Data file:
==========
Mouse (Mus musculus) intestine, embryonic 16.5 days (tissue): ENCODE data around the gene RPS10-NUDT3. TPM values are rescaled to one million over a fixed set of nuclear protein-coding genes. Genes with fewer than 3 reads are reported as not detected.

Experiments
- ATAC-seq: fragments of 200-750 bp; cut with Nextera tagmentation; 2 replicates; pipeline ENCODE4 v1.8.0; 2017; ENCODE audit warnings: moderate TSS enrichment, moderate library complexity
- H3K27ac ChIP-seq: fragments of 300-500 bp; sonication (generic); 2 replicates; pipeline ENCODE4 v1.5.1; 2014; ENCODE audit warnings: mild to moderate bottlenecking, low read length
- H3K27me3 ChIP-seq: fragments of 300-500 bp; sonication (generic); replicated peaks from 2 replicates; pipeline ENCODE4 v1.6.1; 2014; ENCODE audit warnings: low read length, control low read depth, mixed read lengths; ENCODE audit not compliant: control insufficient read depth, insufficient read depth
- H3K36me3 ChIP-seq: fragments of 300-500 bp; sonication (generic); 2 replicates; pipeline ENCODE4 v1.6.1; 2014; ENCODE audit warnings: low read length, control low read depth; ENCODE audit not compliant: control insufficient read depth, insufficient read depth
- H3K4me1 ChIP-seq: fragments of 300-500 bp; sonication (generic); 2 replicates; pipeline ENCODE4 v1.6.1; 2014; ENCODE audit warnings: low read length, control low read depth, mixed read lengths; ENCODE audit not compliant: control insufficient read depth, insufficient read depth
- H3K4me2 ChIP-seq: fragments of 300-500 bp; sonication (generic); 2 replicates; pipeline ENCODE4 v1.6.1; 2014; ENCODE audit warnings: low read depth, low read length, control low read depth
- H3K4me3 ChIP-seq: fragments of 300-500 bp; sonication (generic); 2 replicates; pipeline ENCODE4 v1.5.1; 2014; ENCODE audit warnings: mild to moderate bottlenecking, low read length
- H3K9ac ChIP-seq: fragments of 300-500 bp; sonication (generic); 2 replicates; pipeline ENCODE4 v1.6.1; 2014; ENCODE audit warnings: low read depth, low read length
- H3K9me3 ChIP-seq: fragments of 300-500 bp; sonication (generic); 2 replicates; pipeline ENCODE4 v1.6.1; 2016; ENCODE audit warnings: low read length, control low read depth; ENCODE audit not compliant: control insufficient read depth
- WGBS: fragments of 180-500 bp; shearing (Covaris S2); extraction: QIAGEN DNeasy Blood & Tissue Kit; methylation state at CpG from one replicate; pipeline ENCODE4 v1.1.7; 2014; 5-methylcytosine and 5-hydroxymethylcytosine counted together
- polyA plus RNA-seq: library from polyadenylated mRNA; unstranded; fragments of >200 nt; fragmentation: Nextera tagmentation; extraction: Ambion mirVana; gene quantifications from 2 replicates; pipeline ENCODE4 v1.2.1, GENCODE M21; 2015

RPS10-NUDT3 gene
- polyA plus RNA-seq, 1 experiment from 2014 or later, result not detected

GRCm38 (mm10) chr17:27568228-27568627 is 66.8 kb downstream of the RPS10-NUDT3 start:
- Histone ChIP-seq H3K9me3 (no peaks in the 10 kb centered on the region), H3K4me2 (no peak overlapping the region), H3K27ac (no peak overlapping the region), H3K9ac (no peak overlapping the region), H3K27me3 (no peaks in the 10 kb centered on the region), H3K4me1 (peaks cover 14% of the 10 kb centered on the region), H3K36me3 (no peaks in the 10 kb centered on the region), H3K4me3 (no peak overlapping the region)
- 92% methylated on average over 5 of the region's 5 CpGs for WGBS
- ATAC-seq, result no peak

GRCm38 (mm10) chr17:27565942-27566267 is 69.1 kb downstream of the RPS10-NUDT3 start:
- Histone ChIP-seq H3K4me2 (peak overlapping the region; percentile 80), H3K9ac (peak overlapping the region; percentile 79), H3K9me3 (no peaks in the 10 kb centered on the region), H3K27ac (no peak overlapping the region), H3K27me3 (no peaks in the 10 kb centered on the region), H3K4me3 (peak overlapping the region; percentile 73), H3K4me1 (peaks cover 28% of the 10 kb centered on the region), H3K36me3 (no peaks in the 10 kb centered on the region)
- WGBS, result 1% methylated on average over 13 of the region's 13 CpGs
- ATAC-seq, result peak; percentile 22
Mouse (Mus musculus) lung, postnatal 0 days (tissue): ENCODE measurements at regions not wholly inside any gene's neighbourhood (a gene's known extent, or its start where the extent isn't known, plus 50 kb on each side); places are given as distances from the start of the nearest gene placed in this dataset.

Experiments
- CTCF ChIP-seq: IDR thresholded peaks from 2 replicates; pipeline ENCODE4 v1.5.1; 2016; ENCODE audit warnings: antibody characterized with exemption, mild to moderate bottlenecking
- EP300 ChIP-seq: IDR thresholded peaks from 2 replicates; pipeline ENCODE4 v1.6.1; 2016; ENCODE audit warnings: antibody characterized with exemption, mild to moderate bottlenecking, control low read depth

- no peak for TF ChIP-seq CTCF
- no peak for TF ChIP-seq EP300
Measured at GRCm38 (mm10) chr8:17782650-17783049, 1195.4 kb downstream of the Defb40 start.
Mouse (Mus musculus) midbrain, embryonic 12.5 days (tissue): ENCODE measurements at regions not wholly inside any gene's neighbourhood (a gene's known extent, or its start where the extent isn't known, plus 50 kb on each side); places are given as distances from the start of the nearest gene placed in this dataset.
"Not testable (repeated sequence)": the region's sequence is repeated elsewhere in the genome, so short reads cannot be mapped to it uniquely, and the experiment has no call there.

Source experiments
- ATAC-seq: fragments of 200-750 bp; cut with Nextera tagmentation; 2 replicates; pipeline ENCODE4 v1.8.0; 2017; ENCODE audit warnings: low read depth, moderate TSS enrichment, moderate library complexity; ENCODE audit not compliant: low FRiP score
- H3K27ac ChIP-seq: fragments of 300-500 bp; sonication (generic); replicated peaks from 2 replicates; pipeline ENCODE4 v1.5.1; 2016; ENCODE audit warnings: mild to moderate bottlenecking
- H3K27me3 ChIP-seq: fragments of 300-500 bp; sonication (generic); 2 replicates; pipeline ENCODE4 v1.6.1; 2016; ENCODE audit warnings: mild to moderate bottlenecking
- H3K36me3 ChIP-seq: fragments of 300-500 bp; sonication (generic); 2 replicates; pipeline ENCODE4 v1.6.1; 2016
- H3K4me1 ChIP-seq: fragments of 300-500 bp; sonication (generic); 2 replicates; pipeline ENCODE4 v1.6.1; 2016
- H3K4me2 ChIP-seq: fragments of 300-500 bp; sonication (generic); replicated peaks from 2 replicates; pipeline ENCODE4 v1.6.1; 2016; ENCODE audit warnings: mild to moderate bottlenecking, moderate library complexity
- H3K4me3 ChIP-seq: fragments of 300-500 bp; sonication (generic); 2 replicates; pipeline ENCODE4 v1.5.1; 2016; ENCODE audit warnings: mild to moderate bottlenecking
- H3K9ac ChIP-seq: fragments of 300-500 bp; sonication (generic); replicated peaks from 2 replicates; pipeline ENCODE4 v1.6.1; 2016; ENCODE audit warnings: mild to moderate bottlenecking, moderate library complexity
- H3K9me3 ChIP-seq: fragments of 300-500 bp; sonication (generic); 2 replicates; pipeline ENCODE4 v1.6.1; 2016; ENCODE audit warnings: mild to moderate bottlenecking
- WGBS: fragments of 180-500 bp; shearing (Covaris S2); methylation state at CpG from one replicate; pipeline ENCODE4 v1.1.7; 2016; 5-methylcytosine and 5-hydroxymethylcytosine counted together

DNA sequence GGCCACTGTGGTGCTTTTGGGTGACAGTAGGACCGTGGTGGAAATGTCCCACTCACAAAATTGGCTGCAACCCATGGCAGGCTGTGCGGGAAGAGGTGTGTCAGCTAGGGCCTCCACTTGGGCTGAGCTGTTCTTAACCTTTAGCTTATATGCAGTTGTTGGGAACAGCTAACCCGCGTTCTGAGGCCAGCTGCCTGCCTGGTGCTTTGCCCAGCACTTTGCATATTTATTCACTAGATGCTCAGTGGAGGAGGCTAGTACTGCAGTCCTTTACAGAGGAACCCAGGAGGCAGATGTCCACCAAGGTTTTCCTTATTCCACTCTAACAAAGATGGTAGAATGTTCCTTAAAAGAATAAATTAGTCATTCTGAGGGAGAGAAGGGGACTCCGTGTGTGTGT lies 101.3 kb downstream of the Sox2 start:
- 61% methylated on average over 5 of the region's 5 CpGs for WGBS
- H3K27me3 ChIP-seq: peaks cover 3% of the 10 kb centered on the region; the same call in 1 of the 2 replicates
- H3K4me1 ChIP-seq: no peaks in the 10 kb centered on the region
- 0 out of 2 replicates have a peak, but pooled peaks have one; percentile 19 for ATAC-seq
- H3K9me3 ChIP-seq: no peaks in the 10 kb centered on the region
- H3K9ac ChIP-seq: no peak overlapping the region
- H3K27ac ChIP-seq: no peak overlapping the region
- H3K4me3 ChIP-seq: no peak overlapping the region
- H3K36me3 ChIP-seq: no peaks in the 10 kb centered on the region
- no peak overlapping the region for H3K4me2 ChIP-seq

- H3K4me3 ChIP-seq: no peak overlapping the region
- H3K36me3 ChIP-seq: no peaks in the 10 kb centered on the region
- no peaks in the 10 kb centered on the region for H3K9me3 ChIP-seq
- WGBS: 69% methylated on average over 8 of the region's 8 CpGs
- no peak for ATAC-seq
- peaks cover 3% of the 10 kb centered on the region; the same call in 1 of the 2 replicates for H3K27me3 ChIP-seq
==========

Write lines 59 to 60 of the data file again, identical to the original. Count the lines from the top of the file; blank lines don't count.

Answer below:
- no peak for ATAC-seq
- peaks cover 3% of the 10 kb centered on the region; the same call in 1 of the 2 replicates for H3K27me3 ChIP-seq